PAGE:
Digital technology, implemented during the pandemic, has boosted the popularity of more premium drinks and provided valuable data for operators, MCA’s Pub Conference audience heard.

Pub Conference 2021

“We speed dated technology over the last year,” Karen Bosher, managing director of premium, urban and venture brands at Greene King told MCA’s Pub Conference. “We went through a 10-year curve in a year.

Bosher formed part of a varied panel discussing the learnings around app usage during the pandemic, appearing alongside Nick Popovici, chief executive and co founder of Vita Mojo, Mark McFadyen group operations Director at Brewhouse & Kitchen and Jez Manterfield senior category manager at Asahi.

Bosher mentioned that in some of Greene King’s wet-led pubs order and pay usage represented as much as 75% of total sales adding that at certain points during reopening the company had the most downloaded app in the UK, attracting 400,000 reviews.

Following reopening, the use of digital order technology within Greene King had declined as a proportion of the overall sales mix, between five and 20% penetration, depending on the business, she said.

McFadyen mentioned that, for Brewhouse & Kitchen, that, at its peak, digital ordering using the Vita Mojo platform, represented about 60% of the sales mix. It allowed customers to browse an online drinks menu featuring over 70 beers, helping to drive premiumisation, be nimbler, and provide a better spread of sales across the range. An example he gave was a movement away from predominately selling pints, meaning a move towards selling different size of beers, driven by a move to an online platform.

Bosher added to the point around premiumisation by stating that in wet-led pubs, the Greene King app encouraged consumers to change their behaviour and browse more. As a result of this change, the app’s functionality was adapted with the addition of photography and different serves.

Asahi’s Manterfield mentioned that trade data showed that standard beers were losing share and that trade was instead switching to super premium brands. “Consumers are treating themselves to better quality products but a lower frequency of visit, meaning it is important to optimise your ordering apps to take advantage of these trends.”

He spoke about hard seltzers as a new category which highlights a consumer preference towards moderation and raised the point that different technology trends can influence behaviour: “On a mobile app it is the top four brands that attract most of the traffic, compared to the top eight on a desktop.”

Bosher and McFadyen were asked about whether technology had created any friction. McFadyen mentioned that when it came to digital orders the sheer volume of food orders that could arrive together could potentially overwhelm kitchen staff.

Bosher mentioned that “there is a lot of localised ranging,” of drinks, which “can be a bit of a headache. Moving forward, it’s important that the technology isn’t too onerous, that its quite nimble. We want the local to still feel local, we don’t want lots centrally-driven ranging”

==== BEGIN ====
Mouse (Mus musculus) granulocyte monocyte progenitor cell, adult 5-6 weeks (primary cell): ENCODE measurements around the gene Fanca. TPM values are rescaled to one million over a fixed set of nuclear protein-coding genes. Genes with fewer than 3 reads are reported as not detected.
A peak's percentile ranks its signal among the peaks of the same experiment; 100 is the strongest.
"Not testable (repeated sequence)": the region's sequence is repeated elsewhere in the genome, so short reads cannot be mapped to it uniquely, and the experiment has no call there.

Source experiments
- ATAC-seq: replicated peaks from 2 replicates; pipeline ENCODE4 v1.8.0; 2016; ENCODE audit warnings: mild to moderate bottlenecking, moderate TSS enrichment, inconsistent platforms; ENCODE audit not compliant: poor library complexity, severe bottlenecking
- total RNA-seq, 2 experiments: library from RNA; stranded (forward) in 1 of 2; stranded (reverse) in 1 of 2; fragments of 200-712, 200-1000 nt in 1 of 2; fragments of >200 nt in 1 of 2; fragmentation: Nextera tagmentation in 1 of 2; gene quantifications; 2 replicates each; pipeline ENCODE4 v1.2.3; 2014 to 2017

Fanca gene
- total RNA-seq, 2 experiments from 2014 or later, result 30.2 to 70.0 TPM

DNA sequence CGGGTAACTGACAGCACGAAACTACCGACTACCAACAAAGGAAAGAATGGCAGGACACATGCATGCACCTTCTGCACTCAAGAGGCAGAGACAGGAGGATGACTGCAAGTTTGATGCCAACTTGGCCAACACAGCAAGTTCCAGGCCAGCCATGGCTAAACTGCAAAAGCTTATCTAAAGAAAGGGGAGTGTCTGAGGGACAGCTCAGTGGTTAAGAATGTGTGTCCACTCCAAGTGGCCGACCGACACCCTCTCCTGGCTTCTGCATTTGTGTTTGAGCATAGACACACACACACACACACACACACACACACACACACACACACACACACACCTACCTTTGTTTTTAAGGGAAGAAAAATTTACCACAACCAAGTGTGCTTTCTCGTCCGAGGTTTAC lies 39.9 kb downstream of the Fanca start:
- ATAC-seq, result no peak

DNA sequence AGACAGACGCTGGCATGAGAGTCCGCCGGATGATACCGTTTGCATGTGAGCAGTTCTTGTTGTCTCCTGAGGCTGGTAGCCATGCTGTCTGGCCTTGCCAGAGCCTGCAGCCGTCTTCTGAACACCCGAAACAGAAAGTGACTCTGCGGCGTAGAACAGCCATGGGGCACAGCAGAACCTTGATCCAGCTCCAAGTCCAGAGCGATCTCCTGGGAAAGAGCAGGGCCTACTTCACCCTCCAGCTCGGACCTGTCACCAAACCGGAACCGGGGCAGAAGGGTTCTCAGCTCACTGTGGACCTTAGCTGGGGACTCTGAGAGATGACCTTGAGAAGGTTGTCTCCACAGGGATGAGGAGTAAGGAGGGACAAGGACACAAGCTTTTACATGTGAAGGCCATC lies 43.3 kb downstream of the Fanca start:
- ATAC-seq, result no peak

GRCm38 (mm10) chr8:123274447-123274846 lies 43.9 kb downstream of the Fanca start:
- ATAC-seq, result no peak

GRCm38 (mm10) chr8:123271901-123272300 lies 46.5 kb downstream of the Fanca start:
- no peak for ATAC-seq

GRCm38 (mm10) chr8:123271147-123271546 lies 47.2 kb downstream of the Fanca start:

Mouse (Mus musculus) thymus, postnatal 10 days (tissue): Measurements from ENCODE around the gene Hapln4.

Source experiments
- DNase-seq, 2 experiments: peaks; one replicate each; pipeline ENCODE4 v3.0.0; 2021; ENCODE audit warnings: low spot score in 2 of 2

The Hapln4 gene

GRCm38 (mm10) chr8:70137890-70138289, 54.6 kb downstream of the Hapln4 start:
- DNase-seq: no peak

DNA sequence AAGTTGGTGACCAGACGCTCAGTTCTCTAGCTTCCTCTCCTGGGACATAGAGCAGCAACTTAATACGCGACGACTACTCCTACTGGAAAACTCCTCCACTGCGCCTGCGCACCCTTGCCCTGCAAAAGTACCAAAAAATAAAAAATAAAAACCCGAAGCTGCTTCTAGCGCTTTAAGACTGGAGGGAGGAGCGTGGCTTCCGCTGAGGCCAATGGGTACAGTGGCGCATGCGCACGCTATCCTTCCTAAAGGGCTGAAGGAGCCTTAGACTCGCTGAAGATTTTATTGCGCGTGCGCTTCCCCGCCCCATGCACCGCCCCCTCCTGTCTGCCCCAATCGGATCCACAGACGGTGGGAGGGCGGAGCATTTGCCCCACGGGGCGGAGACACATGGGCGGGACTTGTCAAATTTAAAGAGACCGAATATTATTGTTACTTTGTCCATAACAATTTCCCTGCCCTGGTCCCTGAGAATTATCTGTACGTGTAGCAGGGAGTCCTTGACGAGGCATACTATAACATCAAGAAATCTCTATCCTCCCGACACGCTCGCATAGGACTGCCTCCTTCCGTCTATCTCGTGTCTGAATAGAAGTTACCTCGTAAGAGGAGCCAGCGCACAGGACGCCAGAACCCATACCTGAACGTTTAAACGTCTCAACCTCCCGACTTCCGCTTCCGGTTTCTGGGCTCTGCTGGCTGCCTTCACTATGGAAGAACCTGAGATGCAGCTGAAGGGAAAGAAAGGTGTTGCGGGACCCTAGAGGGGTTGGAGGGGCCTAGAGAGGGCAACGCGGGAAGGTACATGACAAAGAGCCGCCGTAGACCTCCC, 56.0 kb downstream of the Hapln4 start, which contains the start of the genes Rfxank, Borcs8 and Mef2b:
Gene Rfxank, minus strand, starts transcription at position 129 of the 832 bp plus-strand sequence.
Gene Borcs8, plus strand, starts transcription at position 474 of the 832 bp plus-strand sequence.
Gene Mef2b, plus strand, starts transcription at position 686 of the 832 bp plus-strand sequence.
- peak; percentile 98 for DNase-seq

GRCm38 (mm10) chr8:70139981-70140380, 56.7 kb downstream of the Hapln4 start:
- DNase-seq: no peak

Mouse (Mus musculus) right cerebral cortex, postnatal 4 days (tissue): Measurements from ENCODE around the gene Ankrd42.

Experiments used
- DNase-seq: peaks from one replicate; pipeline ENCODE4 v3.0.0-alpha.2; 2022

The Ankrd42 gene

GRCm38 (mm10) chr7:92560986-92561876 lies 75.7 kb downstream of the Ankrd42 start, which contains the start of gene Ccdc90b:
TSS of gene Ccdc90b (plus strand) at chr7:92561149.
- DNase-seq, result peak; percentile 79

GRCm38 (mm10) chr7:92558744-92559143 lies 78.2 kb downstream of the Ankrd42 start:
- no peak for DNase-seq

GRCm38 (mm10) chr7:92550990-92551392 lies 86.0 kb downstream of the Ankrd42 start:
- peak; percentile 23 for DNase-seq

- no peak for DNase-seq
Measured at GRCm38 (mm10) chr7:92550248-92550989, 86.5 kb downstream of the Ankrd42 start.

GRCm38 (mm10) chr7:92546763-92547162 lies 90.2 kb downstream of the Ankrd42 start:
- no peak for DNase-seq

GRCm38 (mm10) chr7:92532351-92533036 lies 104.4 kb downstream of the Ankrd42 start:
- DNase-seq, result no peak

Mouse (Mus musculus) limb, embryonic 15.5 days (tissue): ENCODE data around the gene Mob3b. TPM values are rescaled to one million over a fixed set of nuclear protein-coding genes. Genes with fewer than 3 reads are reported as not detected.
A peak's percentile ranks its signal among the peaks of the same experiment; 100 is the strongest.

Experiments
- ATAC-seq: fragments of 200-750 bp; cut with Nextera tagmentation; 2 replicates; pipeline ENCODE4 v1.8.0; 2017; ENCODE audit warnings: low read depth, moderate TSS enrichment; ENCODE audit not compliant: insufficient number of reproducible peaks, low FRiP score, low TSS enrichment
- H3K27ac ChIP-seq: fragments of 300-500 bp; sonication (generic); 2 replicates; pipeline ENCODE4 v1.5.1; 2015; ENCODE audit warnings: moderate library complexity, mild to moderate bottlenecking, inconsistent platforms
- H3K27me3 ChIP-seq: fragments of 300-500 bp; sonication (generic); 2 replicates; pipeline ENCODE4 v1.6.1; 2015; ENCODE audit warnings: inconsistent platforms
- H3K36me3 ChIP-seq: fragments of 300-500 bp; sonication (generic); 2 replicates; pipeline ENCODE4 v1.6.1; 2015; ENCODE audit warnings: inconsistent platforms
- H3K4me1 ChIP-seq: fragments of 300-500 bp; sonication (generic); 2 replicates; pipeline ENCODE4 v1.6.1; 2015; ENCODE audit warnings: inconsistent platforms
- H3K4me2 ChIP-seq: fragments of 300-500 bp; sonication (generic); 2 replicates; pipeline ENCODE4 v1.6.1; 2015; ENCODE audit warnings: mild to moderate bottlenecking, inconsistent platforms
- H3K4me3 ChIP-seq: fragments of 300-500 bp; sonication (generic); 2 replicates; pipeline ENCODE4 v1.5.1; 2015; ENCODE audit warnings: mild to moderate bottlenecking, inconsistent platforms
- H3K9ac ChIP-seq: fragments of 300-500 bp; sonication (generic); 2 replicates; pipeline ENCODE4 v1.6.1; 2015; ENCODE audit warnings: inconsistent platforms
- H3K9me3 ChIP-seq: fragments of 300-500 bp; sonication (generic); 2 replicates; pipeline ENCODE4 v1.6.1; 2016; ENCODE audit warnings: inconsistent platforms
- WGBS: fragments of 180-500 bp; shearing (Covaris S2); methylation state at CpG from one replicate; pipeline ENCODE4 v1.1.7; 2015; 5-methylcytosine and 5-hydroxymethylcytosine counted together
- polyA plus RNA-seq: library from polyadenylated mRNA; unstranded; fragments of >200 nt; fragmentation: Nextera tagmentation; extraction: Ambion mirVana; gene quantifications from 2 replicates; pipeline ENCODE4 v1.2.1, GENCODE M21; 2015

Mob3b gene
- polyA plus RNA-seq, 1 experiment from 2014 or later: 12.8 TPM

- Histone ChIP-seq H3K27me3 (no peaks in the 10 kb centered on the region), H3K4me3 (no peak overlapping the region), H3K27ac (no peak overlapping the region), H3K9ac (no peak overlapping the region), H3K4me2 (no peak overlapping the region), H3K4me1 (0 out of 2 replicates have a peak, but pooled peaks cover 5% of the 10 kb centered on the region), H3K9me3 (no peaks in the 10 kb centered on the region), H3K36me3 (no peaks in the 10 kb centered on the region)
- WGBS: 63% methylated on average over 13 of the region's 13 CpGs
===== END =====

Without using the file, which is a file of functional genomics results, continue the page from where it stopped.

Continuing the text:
McFadyen also highlighted the challenge of featuring a diverse and variable drinks offer across the estate, and of arriving at an understanding of product placement dynamics. “Obviously very important to us is using our own brewed beers and giving them pride of place.”

Vita Mojo’s Popovici spoke about how data can help shape menus, the experience and engagement with customers. But it is “early days” he said. Operators are beginning to hire data scientists and begin to make sense of this data, suggesting that the next 12 months will see big steps in terms of making better commercial use of this data.

McFadyen agreed on this point, saying “there is a huge amount of data and it’s trying to work out what is appropriate. The vision is to understand the individual customer.”

Bosher added that Greene King had traditionally not used a lot of data but “over the last 18 months we have become data and insight obsessed. We are using those trends to create much more specific brand alignment and personalisation of experiences.”

Asked whether technology will continue to play a role within the pub environment McFadyen said, “The pub is about people, the people side is massively important. Some people want to use the online platform, some want to come to the bar, some to stay at the table. We want to provide the solution that best fits the individual”

Popovici agreed: “Diversification is a key part of success, it’s here to stay.”

Manterfield mentioned that in places such as New Zealand that have been less impacted and recovered faster from Covid, the use of paper menus is making a comeback. He sees technology still playing a role however at the beginning and end of the experience, in terms of booking and paying.

“If you fast forward 5-10 years in the future as the 35 year olds become 45 year olds, the percentage of people using technology will only increase,” suggested Popovici.